Refurbished Garden Bench--Good Hand-Tool Project for Beginners

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Project by Brett posted 07-22-2011 08:09 PM 3930 views 0 times favorited 5 comments Add to Favorites Watch

I decided to refurbish an old garden bench that was falling apart. I repainted the iron end pieces and replaced the wood with some white oak purchased at the lumberyard. I used my table saw to cut the boards to rough dimensions, and my old Stanley hand planes to size and smooth them. (I would have used hand saws to cut the boards, but my saws are not sharp yet and I haven’t finished my saw benches).

After I finished, I realized that this was an ideal project for a beginning hand tool woodworker (like me). It requires some effort to cut and plane the boards, but not so much that it feels overwhelming. Also, since the boards do not touch each other. it doesn’t matter if one board is a little thicker than another, or if the widths are not perfectly consistent. I got some good experience jointing the edges, smoothing the faces, and rounding the edges with bench planes, as well as cutting chamfers with a block plane.

In other words, I got a lot of practice using hand tools but I didn’t have to do things perfectly to produce a nice result.

-- More tools, fewer machines.

5 comments so far

View rimfire7891's profile


123 posts in 4400 days

#1 posted 07-23-2011 02:21 AM

Hi Smile,

Good looking bench.
I’m the process of doing the same thing. Use quarter saw white oak as well. Haven’t decided what finish to put on the wood. What did you do?

Thanks jb

-- Playing with wood and metal for the last 50 years, driving and building Land Cruisers for the last 40. Experience is what you get when you don't know what you are doing.

View Brett's profile


693 posts in 4180 days

#2 posted 07-23-2011 02:39 AM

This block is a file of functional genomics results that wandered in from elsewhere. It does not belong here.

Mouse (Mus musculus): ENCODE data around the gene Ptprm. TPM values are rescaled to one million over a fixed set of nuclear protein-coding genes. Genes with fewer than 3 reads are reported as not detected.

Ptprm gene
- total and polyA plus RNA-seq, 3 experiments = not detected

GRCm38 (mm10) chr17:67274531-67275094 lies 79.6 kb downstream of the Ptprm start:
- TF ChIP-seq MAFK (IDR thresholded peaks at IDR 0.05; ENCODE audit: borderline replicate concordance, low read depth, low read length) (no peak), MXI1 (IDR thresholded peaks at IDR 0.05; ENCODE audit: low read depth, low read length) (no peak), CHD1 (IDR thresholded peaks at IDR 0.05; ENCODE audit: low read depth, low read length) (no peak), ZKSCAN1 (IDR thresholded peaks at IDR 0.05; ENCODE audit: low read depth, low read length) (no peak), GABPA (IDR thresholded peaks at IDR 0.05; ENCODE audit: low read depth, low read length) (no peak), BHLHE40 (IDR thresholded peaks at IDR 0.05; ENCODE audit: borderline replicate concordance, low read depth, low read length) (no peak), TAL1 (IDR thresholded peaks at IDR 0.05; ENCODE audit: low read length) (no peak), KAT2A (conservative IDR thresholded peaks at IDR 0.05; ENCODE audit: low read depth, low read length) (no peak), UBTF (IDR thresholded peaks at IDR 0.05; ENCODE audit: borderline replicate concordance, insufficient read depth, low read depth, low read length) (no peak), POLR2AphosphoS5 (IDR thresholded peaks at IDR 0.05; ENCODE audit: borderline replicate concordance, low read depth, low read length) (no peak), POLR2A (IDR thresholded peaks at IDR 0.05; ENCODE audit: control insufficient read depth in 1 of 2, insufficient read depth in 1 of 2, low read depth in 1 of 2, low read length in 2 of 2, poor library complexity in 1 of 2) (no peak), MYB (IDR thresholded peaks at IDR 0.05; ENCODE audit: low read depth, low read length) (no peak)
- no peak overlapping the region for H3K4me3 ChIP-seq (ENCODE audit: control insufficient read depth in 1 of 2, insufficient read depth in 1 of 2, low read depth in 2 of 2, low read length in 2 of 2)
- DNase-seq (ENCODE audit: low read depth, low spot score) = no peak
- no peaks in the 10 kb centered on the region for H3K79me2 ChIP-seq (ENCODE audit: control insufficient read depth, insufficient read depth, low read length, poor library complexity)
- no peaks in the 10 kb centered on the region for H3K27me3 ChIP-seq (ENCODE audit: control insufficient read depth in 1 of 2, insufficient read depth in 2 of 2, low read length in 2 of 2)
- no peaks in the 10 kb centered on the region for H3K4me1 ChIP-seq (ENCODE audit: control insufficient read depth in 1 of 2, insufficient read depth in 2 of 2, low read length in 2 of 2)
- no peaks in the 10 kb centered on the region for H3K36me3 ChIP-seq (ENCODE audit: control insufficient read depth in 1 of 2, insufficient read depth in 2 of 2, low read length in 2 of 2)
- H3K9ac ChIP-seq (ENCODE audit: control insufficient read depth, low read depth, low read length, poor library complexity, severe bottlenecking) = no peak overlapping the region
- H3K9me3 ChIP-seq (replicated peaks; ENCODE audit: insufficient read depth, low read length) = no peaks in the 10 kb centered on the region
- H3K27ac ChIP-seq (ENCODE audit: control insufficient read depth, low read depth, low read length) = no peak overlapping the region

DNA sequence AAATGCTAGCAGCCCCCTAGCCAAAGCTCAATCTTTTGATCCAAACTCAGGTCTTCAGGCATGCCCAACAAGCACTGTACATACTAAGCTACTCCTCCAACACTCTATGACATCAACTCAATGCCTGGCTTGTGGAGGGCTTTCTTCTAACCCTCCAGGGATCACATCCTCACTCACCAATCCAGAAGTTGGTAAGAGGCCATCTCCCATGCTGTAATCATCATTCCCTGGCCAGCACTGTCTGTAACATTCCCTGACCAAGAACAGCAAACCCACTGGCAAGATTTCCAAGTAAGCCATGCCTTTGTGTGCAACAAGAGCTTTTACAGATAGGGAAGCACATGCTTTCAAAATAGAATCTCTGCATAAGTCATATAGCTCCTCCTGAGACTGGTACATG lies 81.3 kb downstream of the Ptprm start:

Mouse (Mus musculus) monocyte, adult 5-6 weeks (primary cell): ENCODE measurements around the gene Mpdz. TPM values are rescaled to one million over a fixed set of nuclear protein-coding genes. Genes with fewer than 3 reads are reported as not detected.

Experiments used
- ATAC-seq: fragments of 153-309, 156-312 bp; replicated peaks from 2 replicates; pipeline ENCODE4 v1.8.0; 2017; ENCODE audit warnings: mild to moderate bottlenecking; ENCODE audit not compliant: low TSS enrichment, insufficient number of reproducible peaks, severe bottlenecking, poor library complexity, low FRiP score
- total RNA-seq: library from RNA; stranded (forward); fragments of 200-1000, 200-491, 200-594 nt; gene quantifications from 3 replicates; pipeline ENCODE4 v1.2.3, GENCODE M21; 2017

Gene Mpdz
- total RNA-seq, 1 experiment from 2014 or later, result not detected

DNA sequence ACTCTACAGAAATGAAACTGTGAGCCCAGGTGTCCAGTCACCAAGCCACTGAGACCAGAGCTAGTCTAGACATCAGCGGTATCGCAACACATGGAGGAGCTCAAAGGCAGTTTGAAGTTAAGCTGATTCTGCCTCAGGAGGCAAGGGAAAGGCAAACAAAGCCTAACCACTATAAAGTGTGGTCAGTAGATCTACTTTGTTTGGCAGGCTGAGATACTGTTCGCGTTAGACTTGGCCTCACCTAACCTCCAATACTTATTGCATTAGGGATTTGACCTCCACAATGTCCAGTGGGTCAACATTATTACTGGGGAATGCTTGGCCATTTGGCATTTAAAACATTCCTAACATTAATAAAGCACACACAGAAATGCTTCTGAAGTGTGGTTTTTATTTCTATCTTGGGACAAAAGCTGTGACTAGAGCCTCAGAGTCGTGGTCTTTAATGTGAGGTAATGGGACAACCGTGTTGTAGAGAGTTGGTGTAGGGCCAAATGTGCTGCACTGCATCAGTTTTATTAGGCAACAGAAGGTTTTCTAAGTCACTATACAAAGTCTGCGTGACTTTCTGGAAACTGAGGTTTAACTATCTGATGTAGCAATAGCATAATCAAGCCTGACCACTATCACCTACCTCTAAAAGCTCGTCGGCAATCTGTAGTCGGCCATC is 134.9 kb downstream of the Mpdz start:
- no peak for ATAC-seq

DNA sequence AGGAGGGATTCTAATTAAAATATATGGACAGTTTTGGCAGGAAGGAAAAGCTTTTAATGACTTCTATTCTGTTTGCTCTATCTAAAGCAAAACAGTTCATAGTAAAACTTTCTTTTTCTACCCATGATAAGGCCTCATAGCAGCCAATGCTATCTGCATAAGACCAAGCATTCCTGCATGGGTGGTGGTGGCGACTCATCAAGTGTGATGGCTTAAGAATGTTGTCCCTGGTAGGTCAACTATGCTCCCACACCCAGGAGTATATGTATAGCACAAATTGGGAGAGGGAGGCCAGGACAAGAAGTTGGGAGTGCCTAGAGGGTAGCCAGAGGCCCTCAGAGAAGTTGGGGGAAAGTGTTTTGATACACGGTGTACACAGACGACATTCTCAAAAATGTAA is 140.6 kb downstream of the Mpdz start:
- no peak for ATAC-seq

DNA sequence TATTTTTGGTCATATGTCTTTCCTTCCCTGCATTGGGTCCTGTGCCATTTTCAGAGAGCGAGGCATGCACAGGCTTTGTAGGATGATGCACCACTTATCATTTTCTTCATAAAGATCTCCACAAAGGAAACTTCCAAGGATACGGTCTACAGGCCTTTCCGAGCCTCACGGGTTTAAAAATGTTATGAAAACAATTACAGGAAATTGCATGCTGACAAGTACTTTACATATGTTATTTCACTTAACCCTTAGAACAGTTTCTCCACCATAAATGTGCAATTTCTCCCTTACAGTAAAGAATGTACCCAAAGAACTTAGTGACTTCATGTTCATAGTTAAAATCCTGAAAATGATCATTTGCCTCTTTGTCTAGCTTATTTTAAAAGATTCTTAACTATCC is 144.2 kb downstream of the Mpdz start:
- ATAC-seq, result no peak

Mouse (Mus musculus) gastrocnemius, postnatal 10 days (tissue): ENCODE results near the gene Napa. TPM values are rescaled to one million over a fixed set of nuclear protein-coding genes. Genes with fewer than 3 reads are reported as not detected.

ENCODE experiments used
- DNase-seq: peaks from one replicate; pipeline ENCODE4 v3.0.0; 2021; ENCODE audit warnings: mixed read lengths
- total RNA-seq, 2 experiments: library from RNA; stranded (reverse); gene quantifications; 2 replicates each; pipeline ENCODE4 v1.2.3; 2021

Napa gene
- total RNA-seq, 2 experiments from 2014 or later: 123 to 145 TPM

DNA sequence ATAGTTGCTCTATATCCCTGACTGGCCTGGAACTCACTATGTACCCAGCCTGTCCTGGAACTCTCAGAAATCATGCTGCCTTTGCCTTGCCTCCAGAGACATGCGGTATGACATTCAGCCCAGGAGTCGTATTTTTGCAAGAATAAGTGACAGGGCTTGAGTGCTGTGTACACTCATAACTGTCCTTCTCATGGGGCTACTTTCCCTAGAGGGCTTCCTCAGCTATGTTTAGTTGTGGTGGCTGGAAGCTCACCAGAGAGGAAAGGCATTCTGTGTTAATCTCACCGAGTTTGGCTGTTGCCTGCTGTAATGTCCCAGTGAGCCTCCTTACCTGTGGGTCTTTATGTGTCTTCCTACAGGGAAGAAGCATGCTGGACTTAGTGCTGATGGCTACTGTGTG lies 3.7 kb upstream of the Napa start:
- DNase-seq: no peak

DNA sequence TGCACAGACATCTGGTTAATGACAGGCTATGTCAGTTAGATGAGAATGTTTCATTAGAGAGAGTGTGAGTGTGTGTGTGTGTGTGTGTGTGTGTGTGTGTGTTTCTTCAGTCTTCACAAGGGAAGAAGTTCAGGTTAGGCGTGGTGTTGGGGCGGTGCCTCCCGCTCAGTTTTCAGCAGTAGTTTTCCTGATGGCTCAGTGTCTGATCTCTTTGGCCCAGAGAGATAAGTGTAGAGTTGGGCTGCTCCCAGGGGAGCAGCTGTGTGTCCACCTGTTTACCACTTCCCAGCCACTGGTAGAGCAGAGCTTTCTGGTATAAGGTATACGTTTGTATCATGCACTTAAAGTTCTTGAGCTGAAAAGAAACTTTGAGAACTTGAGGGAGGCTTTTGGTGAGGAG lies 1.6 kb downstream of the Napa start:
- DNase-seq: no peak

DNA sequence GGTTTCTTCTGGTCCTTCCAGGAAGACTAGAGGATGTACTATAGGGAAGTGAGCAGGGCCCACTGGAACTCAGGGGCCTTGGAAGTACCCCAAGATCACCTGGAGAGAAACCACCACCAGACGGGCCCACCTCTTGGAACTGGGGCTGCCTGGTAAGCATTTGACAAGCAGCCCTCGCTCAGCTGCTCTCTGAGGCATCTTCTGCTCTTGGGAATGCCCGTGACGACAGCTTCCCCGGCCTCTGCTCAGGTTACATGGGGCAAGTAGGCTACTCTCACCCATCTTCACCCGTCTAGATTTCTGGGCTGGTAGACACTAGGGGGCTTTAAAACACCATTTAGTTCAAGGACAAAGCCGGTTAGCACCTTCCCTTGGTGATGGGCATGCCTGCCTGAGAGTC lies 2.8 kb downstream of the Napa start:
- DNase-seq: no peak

I just left the wood natural. I looked into finishes, but I saw many comments that white oak fades to a pleasant light gray and doesn’t need finishing. If I’m proved wrong, I’ll just cup up some more boards and do it again in a few years.

One tip: when you drill the holes in your boards (if your garden bench is like mine), don’t assume that all the holes in the iron end pieces are drilled accurately. Six out of the seven pairs of opposing holes were the same distance apart on mine, but one pair was about 3/8” closer together than the others and I had to modify the holes in one of my boards so it would fit.

-- More tools, fewer machines.

View smitty22's profile


718 posts in 4444 days

#3 posted 07-23-2011 03:33 AM

Good job, saved a very nice piece of patio furniture. Why does this look so familiar? LoL!
Your description fits my rehab exactly, some old Stanley planes to round the edges, red oak from HD, all the boards don’t fit perfectly, but wifey was happy with the results.

-- Smitty

View exelectrician's profile


2339 posts in 3925 days

#4 posted 10-19-2011 05:44 AM

Very pretty and looks comfortable.

-- Love thy neighbour as thyself

View Beginningwoodworker's profile


13345 posts in 5170 days

#5 posted 10-23-2011 12:45 AM

Nice work!

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